The molecular weight changes to the high amine nylon d due to compounding with 4% montmorillonite exchanged with 12-aminolauric acid (ALA-montmorillonite) and subsequent solid state polymerized have been analyzed via GPC. - --------- Nylon d flake 28. 4 17. 9 1. 59 1. 33 99. 2 Nylon d extruded 30. 3 19. 7 1. 54 1. 38 100. Nylon d + 4% ALA- 31. 3 19. 6 1. 60 1. 27 92. 3 montmorillonite above + SSP 3 hr @ 84. 2 37. 2 2. 26 2. 75 70 l 220°C Nylon d + SSP 3 hr @ highly gelled - could not l 220°C be run I

The symbols used in this table have the following meaning : Mw : weight-average molecular weight Mn : number-average molecular weight IV : intrinsic viscosity measured in formic acid Example 2 : Solid state polymerization (SSP) The extrusion process is seen in the above table to not change the molecular weight or its distribution in the nylon significantly. While a large increase in molecular weight of the nanocomposite does occur during SSP, it is reduced from that of the neat resin (which gels) by the presence of the acid moieties on the clay. There is, furthermore, evidence that the nylon matrix is being bound to the clay even during the compounding operation. During solid state polymerization, the nylon either branches or couples further with the organosilicate to form very high molecular weight species that become insoluble.

Solid state polymerization was practiced by heating the plastic pellets to 200-240°C (typically 220°C) with a dry nitrogen sweep to remove the water of condensation for a period of 2-4 hours (typically 4 hours). It was not necessary to add additional catalysts above those present from the initial melt polymerization, although mono- or di- sodium phosphate could have been added at 100-500 ppm. In one instance, adding 1, 000 ppm monosodium phosphate resulted in an increase of compounded molecular weight from 27, 400 to 30, 600 D (SSP was not performed).

Typically, the SSP dryer is set to 470°F (243°C) oil temperature and the nylon nanocomposite is heated for four hours at 220°C (230°C shell temperature) following an approximately 2-hour heat-up period. The resulting time-temperature profiles are shown below for representative nanocomposite solid state polymerization runs.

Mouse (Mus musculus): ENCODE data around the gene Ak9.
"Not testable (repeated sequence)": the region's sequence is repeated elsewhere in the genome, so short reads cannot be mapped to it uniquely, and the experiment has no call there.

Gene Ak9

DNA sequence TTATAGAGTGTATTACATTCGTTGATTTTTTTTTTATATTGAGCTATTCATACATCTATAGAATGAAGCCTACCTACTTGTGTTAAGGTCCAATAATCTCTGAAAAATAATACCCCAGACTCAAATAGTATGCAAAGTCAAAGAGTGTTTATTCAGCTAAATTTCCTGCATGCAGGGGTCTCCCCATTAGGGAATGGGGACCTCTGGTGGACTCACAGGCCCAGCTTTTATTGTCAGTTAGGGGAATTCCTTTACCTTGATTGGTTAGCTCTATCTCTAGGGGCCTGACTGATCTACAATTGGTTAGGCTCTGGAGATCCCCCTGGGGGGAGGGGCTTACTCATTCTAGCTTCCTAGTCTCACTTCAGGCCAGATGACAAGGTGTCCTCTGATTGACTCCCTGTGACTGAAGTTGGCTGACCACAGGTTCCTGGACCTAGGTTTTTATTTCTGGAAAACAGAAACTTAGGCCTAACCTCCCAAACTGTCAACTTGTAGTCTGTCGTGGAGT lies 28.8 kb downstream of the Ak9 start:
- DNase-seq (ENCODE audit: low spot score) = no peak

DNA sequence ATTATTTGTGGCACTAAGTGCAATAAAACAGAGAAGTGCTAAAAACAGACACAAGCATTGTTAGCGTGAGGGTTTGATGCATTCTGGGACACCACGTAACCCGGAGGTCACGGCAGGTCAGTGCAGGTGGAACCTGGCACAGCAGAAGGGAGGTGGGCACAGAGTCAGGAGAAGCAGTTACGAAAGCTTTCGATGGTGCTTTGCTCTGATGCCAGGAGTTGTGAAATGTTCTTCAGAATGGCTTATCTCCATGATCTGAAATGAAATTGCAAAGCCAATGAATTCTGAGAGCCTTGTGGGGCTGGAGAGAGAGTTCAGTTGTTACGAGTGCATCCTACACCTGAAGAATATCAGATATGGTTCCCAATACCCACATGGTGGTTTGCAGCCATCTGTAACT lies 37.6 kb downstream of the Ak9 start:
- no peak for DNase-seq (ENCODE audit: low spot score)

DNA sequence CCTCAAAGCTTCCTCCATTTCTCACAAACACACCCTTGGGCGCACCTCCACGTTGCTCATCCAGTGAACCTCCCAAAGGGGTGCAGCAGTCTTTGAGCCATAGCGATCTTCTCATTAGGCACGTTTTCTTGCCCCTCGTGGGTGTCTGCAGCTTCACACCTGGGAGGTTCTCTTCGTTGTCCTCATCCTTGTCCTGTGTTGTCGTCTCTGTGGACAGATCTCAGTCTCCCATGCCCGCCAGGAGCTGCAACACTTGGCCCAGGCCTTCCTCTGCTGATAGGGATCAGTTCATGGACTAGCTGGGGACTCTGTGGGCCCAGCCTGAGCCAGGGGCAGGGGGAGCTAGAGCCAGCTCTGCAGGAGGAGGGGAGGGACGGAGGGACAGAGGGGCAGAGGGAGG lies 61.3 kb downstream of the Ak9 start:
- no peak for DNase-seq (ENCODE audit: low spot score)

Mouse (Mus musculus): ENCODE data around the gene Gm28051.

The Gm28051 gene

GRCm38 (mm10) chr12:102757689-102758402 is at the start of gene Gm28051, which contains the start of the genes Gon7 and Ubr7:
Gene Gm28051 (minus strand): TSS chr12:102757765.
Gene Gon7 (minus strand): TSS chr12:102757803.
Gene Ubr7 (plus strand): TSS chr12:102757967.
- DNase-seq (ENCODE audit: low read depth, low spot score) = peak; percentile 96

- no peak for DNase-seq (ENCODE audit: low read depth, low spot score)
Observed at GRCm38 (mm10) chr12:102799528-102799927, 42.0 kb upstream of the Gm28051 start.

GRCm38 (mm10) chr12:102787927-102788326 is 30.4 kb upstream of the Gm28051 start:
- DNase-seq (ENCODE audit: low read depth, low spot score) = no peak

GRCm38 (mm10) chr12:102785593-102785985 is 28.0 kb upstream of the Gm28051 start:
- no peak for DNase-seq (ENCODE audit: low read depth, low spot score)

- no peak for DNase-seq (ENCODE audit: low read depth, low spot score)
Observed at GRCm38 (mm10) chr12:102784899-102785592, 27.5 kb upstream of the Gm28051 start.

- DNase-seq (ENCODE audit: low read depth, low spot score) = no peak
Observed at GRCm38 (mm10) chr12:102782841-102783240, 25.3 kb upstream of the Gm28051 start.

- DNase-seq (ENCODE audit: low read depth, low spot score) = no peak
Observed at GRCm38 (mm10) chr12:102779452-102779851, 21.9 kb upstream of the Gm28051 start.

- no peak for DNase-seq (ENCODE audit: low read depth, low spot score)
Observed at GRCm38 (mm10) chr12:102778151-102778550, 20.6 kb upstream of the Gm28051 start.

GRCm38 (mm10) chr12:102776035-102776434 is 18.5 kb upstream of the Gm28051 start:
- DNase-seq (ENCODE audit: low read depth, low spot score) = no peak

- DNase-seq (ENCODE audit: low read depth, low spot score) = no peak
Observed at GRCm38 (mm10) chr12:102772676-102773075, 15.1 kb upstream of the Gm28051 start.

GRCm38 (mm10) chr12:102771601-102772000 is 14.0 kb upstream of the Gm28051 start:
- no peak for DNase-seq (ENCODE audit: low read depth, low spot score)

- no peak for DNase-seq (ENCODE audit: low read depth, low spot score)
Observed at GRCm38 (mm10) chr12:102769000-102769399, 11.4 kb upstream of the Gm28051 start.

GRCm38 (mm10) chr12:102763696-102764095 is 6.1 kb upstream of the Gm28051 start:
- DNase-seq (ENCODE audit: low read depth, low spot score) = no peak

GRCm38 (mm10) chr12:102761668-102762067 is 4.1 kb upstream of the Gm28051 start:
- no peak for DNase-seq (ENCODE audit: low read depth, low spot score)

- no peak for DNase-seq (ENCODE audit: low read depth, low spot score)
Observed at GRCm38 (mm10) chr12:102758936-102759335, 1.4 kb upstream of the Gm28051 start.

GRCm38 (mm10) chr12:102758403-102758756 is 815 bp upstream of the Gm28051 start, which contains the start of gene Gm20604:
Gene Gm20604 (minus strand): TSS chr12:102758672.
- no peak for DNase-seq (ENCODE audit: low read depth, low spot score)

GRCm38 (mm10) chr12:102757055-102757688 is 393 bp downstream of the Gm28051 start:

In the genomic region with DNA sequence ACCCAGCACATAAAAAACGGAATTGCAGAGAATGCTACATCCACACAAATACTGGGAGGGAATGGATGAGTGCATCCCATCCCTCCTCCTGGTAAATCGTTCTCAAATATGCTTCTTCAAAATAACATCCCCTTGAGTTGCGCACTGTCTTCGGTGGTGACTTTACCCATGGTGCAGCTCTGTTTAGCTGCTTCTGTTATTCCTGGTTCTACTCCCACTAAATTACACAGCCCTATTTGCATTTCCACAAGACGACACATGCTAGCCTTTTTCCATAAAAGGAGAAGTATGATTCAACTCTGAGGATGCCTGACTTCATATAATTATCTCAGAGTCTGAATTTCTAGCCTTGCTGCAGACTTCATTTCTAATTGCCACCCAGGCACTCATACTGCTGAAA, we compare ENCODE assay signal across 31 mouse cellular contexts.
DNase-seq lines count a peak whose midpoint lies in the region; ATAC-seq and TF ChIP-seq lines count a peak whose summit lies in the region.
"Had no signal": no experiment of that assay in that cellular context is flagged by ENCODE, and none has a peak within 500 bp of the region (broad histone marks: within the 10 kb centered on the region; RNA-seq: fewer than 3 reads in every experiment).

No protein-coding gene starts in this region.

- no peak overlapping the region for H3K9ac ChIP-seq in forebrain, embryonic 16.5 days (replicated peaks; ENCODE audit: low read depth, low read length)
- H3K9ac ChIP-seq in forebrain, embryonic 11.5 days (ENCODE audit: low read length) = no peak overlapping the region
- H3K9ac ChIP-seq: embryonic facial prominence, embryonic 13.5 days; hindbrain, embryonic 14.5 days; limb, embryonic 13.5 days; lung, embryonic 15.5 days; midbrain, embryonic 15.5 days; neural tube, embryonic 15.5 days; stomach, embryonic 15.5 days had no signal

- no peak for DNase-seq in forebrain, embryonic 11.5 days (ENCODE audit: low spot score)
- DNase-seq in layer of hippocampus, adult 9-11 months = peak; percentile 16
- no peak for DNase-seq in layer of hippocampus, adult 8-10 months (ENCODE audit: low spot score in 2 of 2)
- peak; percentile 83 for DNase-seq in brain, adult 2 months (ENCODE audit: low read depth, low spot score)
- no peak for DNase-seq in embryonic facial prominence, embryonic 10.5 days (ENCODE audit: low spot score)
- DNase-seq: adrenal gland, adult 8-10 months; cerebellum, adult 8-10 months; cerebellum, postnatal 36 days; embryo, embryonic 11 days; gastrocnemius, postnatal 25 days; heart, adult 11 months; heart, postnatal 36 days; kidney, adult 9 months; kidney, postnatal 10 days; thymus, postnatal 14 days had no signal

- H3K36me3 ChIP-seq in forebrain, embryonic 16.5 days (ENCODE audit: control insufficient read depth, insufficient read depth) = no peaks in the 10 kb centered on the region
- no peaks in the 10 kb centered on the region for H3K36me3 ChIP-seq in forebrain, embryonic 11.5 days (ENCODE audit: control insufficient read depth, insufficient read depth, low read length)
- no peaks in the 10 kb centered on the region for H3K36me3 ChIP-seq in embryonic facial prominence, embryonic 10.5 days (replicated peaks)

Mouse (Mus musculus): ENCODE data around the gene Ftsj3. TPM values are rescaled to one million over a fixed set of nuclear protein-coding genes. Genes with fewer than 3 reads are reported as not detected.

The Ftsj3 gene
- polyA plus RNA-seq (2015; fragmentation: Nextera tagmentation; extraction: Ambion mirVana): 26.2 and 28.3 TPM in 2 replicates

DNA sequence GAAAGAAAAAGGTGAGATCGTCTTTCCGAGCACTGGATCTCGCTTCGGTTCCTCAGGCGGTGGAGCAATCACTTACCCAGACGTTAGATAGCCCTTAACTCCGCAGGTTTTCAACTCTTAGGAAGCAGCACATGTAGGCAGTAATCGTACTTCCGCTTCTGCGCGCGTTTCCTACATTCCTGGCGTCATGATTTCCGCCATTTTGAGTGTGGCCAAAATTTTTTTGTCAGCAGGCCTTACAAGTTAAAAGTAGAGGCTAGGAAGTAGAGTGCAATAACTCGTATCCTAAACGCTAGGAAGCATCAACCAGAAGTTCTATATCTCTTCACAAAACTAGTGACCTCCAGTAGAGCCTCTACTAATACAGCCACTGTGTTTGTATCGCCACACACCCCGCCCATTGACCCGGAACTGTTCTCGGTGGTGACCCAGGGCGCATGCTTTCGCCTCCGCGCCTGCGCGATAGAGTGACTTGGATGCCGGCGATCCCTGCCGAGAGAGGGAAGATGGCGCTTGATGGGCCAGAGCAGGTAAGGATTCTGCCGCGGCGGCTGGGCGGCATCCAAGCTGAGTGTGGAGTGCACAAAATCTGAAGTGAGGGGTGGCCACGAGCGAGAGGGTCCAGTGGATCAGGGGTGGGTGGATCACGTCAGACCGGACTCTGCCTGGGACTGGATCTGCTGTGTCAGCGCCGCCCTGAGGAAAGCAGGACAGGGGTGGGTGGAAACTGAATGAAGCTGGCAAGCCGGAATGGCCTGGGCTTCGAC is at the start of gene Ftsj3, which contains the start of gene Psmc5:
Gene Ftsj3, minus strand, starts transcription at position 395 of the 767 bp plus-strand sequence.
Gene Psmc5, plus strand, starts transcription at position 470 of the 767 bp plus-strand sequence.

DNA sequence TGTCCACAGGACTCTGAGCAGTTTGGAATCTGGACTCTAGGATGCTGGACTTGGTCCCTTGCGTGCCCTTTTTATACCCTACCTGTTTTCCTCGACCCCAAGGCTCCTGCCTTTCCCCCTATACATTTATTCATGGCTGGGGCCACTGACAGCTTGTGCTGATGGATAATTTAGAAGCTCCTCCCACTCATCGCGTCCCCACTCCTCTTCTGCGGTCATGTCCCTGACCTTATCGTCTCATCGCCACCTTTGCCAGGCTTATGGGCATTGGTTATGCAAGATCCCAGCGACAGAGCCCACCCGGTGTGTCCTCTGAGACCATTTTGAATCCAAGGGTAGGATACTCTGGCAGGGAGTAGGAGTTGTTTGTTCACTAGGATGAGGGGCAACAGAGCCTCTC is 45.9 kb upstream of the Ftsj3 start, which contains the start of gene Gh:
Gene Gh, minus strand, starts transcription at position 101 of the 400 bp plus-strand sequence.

6. 6% wt. 2M2HT-montmorillontie in nylon a solid-state polymerized for five hours L m msL 7 : 15 0 0 520 (271) 8 : 15 140 150 480 (249) 9 : 15 210 225 480 (249) 10:00 223 227 480 (249) 11 : 00 220 226 470 (243) 12:00 220 226 470 (243) 13 : 00 220 226 470 (243) 14 : 00 220 226 470 (243) 15 : 00 220 226 470 (243) 3. 7% wt. 2M2HT-montmorillonite in nylon a solid-state polymerized for four hours - --- ------ .. TOO** : * ..... 9: 15 0 0 470 (243) 9 : 45 72 90 470 (243) 10: 15 143 145 470 (243) 10 : 45 173 185 470 (243) l 0 192 200 470 (243) 12: 15 217 225 470 (243) 12 : 20 220 225 470 (243) 3 20 220 225 470 (243) 4 20 220 225 470 (243) 15 : 20 220 225 470 (243) 16:20 220 225 470 (243) 3. 7% wt. 2M2HT-montmorillonite in nylon a solid-state polymerized for five hours m ooop 7 : 30 0 0 600 (316) I 8:30 140 160 600 (316) 10 : 15 223 227 470 (243) 11 : 15 220 226 470 (243) 12 : 15220226470 (243) 13 : 15 220 226 470 (243) 14 : 15 220 226 470 (243) 15 : 15 220 226 470 (243) 4. 0% wt. ALA-montmorillonite in nylon a solid-state polymerized for three hours ? ? o ? o ? PPPPG ? PPPPPF7 7:40 0 . I 0 500 (271) 7 : 40 0 0 500 (271) 8:40 140 150 500 (271) 9 : 40205224500 (271) 10 : 40 220 227 480 (249) 11 : 40 220 226 470 (243) I 12:40 220 226 470 (243) 13 : 40 220 226 470 (243) l 12. 2% wt. montmorillonite treated with dimethyl benzyl hydrogenated tallow ammonium cation (2MBHT-montmorillonite) in nylon c, solid-state polymerized for four hours d To 8 : 3000500 (271) 8 : 30 0 0 500 (271) 9:30 140 160 500 (271) 10 : 30 215 225 470 (243) 11 : 00 220 226 470 (243) 12:00 220 226 470 (243) 13 : 00 220 226 470 (243) 14 : 00 220 226 470 (243) 15 : 00 220 226 470 (243) 8. 4% wt. 2MBHT-montmorillonite in nylon c solid-state polymerized for two hours $, h T 7 : 30 0 0 500 (271) 500 (271) 8 : 30 200 215 480 (249) 9:30 215 226 470 (243) 10:00 220 226 470 (243) 11 : 00 220 226 470 (243) 12:00 220 226 470 (243)